The way we work has changed drastically over the past 12 months, and as staff begin heading back to the office, the topics of what work perks are and how to balance work and home life come back to the forefront.
One other area of interest is the environment and the carbon footprint of the workplace, including the commute. With most workers cutting back on fuel and travel consumption over the past year, many will be seeking a way to continue to keep those costs down, along with their carbon footprint – at least from a commuting standpoint.
Electric Bike Access has released a new study on what that could mean across the working life of the average UK employee, finding that driving commuters generate 4321.77 kg CO2 over the course of a working life (39.4 years according to the World Economic Forum). Cyclists, on the other hand, would only generate 20 kg CO2. Rail commuters would generate 588 kg CO2, and bus riders 244 kg CO2.
The study also delved into the other savings cycling commuters gain compared to their colleagues in terms of time and physical costs. 284,335 hours were wasted in delays in 2019/2020 on UK rail, and drivers lose two hours on motorways and ten hours on A-roads across a given year.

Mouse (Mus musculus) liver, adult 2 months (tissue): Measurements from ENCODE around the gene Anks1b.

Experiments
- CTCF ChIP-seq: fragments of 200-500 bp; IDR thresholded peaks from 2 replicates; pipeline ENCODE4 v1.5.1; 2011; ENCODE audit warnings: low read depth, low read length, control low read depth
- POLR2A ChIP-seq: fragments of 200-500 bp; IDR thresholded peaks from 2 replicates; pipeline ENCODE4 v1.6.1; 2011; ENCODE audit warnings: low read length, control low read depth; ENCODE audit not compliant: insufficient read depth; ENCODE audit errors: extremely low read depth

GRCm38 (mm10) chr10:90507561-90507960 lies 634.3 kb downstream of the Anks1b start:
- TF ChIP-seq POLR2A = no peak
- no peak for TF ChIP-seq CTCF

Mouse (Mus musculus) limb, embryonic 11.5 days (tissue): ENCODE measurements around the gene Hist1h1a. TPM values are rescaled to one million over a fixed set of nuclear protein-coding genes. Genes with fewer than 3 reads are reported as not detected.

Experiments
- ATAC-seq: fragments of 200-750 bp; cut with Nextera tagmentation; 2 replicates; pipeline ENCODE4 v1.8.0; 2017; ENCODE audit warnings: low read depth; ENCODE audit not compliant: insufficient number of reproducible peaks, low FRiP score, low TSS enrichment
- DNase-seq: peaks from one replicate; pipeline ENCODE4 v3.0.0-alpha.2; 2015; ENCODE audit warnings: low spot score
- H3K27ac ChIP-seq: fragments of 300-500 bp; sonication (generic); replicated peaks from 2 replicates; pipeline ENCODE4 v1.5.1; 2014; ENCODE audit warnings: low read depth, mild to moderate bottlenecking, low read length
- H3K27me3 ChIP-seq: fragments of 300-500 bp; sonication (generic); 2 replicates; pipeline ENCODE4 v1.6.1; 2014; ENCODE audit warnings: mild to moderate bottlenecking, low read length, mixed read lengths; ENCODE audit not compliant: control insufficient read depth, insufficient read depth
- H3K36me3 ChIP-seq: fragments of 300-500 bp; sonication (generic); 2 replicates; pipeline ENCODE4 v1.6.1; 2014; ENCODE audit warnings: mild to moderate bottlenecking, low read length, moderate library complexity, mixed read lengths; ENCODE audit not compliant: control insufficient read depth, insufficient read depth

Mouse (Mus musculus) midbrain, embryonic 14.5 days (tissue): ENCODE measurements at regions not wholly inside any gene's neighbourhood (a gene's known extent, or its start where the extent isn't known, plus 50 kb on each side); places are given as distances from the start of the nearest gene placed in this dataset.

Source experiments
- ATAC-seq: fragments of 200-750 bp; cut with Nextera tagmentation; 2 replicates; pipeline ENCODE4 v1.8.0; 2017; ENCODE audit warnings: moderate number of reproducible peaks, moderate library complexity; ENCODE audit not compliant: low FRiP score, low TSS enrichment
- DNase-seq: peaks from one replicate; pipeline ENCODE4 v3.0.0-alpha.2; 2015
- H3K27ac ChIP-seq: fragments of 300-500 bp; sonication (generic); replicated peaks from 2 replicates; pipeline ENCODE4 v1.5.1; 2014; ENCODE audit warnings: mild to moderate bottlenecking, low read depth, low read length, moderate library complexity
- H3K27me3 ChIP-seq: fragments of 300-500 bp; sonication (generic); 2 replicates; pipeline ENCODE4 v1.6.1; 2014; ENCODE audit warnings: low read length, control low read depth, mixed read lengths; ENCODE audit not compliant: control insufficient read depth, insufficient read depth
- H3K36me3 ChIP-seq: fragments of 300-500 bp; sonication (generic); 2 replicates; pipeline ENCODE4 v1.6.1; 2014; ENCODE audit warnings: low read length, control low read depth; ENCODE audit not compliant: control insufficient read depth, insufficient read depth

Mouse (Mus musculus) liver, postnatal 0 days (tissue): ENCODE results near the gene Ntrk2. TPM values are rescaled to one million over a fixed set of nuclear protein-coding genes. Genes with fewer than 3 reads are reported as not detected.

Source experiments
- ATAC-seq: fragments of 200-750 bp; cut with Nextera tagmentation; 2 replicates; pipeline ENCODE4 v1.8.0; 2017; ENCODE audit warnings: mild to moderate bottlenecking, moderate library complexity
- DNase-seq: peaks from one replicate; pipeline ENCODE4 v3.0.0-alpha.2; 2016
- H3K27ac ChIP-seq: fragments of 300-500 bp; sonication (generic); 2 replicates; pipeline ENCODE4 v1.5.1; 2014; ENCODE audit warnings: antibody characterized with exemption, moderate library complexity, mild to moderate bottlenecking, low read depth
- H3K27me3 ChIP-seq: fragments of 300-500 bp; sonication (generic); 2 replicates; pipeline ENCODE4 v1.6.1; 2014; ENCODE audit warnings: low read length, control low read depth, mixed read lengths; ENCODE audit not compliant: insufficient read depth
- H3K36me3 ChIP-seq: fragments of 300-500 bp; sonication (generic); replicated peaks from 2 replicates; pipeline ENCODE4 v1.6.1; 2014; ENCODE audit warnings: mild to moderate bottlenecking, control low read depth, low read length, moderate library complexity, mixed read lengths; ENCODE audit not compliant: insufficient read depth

Ed Pegram, business manager at Electric Bike Access, said: “Whilst cycling to work is not always a viable option for all commuters, since the pandemic there has been a major shift in better work-life balance, health and wellbeing, and obviously what it means to commute.
“Not only does cycling to work encourage staff to put their health and wellbeing to the forefront (because you can get exhausted from a commute), it also helps businesses meet certain productivity and environmental targets.
“We expect marked pick-up of cycle schemes across the country as offices begin to open up again and workers redefine their daily commute, saving both time and money.”
For more information on the hidden benefits and savings of cycling to work, read the EBA blog.
Read the August issue of BikeBiz below: